On The Money — Stock Market Collapses While Interest Rates Rise


Don’t check your 401(k) for a while. We will also look at the shutdown of Senate leader Charles Schumer (DN.Y.) and the easing of sanctions to improve Internet access in Iran.

But first, Tom Brady could become Florida’s state gym teacher.

Welcome to On The Money, your nightly guide to everything related to your bills, bank account and bottom line. For The Hill we are Sylvan Lane, Aris Folley and Karl Evers-Hillstrom. Did someone forward this newsletter to you? Subscribe here.

Dow at lowest point since 2020 as recession fears mount

Markets are plunging as they process the latest rate hikes from the Federal Reserve in its battle to combat 40-year high inflation.

  • The Dow Jones Industrial average fell nearly 500 points, reaching 29,590 at the close of business on Friday – its lowest point in nearly two years. Since the Fed started raising rates in March, the index has lost more than 13 percent of its value and is down more than 19 percent year-on-year.

Other indices followed.

  • The S&P 500 fell 65 points to close at 3,693 Friday, down more than 15 percent since March and nearly 23 percent on the year.
  • The tech-heavy Nasdaq fell nearly 200 points, or 1.8 percent, to close at 10,867, down nearly 20 percent since March.

The background: The Fed increased its base rate margin by 3.25 percentage points from nearly zero in March. Consumer inflation declined slightly in the summer from 8.5 percent in July and 9.1 percent in June from 8.3 percent in August.

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But the small progress the Fed has made in fighting inflation comes at the cost of slowing the economy and possibly even into a recession, a trade-off that some market commentators say isn’t worth it.

The Hill’s Tobias Burns has more here.


Schumer seeks way out of the box at Manchin deal

Senate Majority Leader Charles Schumer (DN.Y.) is looking for a way to avoid a government shutdown next week, while also keeping his promise to Senator Joe Manchin (TSTIME.Va.) to to implement reforms before October.

  • Most Senate Republicans say they will vote against the government funding measure if it includes Manchin’s reform bill, and a group of Democrats are urging Schumer to separate the ongoing resolution and allow reforms.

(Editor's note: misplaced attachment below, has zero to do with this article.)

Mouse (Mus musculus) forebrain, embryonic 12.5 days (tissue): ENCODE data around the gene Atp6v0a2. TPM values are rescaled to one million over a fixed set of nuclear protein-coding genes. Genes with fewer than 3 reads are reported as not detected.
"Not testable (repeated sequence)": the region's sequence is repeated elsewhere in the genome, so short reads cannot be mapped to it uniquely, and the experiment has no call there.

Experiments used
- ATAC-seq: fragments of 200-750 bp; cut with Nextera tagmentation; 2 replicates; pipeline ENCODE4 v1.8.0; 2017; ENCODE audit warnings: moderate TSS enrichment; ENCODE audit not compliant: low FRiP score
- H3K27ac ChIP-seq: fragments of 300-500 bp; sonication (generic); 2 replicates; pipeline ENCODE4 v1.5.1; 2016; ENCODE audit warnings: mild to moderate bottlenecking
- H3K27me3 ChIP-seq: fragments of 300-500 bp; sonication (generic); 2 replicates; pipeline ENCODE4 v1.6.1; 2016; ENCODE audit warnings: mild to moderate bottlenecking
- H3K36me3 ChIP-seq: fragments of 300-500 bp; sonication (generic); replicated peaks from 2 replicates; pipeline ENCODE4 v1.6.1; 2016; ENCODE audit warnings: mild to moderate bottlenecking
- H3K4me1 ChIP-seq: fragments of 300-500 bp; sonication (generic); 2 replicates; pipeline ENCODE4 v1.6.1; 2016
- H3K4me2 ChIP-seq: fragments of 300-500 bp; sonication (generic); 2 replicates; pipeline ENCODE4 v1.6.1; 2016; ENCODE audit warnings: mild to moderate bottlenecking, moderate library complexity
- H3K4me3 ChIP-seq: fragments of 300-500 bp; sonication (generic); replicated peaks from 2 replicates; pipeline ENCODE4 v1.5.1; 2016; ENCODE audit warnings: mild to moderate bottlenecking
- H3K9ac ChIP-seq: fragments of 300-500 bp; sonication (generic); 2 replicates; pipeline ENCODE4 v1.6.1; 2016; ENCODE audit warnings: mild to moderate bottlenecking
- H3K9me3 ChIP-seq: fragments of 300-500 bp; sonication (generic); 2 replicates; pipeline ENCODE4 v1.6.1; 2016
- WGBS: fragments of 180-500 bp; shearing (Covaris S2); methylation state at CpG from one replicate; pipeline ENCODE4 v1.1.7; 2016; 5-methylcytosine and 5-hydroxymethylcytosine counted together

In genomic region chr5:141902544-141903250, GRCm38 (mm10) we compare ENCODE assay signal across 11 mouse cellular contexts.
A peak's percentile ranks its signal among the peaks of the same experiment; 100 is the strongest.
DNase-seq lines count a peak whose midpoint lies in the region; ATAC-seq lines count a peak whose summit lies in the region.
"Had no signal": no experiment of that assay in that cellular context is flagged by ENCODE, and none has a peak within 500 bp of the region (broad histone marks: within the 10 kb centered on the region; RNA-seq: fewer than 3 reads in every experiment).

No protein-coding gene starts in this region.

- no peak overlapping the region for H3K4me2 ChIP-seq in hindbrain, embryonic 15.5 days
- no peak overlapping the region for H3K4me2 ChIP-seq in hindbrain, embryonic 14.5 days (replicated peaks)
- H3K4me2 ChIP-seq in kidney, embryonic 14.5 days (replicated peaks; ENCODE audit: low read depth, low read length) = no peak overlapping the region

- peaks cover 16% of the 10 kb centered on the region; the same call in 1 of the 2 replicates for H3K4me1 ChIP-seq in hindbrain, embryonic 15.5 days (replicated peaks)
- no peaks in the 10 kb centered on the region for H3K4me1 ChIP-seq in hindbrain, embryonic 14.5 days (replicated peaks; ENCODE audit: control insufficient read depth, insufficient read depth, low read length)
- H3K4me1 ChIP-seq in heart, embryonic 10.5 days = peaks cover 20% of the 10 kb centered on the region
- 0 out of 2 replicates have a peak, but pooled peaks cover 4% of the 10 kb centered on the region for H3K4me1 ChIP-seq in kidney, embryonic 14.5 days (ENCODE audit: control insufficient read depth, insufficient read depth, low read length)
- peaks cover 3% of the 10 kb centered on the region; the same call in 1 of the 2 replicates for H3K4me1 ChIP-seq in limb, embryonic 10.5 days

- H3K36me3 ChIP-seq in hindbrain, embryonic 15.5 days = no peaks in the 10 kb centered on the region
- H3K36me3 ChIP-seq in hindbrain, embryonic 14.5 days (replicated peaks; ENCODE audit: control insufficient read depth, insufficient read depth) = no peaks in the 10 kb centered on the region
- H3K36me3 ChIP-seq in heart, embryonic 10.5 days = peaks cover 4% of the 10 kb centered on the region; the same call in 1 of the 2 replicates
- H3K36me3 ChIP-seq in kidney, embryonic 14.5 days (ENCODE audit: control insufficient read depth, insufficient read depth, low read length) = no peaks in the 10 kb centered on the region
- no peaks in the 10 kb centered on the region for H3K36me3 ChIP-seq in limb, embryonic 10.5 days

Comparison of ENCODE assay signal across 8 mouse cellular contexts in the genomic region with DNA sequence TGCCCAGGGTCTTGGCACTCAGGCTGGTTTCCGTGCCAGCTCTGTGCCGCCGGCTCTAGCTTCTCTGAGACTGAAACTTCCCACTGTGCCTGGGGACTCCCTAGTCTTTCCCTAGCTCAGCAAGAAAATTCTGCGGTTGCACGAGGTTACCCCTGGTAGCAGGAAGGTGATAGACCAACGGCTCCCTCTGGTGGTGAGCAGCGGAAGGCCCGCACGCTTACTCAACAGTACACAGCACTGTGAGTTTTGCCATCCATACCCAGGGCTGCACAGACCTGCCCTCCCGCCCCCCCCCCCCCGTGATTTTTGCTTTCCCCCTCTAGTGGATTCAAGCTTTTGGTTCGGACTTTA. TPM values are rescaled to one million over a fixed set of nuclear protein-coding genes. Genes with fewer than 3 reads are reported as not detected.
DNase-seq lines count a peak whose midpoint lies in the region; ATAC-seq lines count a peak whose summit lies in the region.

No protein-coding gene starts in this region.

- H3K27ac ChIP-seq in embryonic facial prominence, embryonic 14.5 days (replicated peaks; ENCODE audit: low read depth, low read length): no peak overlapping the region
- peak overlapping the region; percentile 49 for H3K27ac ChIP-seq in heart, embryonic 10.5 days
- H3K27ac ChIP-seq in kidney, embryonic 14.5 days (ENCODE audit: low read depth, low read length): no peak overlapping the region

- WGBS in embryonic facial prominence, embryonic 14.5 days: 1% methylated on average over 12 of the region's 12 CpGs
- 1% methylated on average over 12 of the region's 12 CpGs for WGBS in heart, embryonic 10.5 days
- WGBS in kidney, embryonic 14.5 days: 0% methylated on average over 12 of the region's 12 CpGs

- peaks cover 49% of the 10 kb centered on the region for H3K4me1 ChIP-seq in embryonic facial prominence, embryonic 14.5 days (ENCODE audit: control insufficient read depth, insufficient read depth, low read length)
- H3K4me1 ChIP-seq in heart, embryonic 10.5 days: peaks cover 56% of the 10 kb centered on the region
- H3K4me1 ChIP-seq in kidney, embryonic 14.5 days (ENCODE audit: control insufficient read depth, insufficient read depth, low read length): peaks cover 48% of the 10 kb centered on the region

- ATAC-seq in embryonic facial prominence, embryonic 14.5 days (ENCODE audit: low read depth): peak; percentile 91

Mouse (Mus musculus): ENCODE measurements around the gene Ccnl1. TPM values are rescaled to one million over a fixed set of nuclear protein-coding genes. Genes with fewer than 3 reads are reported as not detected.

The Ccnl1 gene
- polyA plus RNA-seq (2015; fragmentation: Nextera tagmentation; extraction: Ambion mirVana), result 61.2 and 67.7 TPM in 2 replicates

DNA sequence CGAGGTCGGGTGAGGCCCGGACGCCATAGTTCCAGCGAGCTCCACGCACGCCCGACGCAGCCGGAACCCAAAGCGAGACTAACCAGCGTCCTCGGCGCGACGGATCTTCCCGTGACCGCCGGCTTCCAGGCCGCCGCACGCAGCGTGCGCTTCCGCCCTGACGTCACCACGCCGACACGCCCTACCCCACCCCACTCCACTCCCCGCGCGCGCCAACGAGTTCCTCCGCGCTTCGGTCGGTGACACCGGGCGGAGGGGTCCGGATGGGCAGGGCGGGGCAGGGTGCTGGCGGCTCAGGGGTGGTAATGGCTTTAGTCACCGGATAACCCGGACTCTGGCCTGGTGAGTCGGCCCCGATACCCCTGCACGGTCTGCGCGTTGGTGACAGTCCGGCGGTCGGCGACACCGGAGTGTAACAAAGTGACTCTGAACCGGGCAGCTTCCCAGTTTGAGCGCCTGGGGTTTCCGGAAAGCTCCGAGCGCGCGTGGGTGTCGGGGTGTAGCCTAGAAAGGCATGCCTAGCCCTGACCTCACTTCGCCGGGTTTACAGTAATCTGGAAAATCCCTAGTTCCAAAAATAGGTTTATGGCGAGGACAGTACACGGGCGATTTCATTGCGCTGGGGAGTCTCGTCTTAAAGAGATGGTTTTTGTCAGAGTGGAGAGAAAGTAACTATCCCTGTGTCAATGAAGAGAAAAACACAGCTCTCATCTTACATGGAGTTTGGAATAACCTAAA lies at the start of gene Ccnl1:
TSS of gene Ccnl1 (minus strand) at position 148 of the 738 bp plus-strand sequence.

• That means Schumer probably won’t get the 60 votes he needs to overcome an expected filibuster for a short-term government resolution that also includes Manchin’s state reform provisions, which would change the federal approval process for energy projects.

But Schumer has promised Manchin that he will include allowing reforms in the emergency financing measure, which must be passed by Sept. 30 to avoid a government shutdown.

The Hill’s Alexander Bolton has the latest here.


Biden administration eases sanctions to improve Iranian people’s internet access

The finance ministry on Friday announced exceptions to Iran’s sanctions to allow companies to provide more online services in the country after the Iranian government cut internet access for most of the country amid protests.

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The guidance authorized tech companies to provide Iranian people with more options for secure, remote platforms and services, the department said in an announcement.

  • The update aims to modernize existing sanctions exemptions for businesses to provide internet access by adding exceptions for social media platforms, video conferencing services and cloud-based services.
  • The cut in sanctions comes after the Iranian government has shut down the internet to most of its citizens following a violent crackdown on peaceful protests in the country. The protests were sparked by the death of Mahsa Amini, a 22-year-old woman, in custody.

The Hill’s Rebecca Klar has more details here.


California first state to ban natural gas heaters and ovens

A new proposal passed by the California Air Resources Board (CARB) confirms the state as the first to ban natural gas heaters and furnaces. Good to know

The decision, which was passed unanimously, aims to phase out the sale of the space heaters and boilers by 2030.

  • The commitment is part of a wider range of environmental efforts the board passed this week to meet the federal 70 parts per billion, 8-hour ozone standard over the next 15 years.
  • Residential and commercial buildings in California account for about five percent of the state’s total nitrogen oxide emissions from the combustion of natural gas, according to the originally proposed plan, released in August 2022. In addition, space and water heating account for almost 90 percent of all building-related natural gas demand.
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Read more from The Hill’s Gianna Melillo here.

Good to know

The US military innovation agency is launching an effort to assess cryptocurrency threats to national security and law enforcement, as well as helping authorities prevent illegal use of digital assets.

“The program underway here involves mapping out the cryptocurrency universe in great detail,” said DARPA program manager Mark Flood.

Here’s what else we have in mind:

  • The US and Pfizer will cut their numbers of vaccine donations worldwide in response to “reduced demand,” although the company says it is still committed to delivering the roughly 1 billion doses the US has pledged to provide.
  • The largest online forum of the ‘incel’ movement has seen an increase in calls for violence, according to a new report released Friday.

That’s it for today. Thanks for reading and check out The Hill’s finance page for the latest news and coverage. We’ll see you next week.



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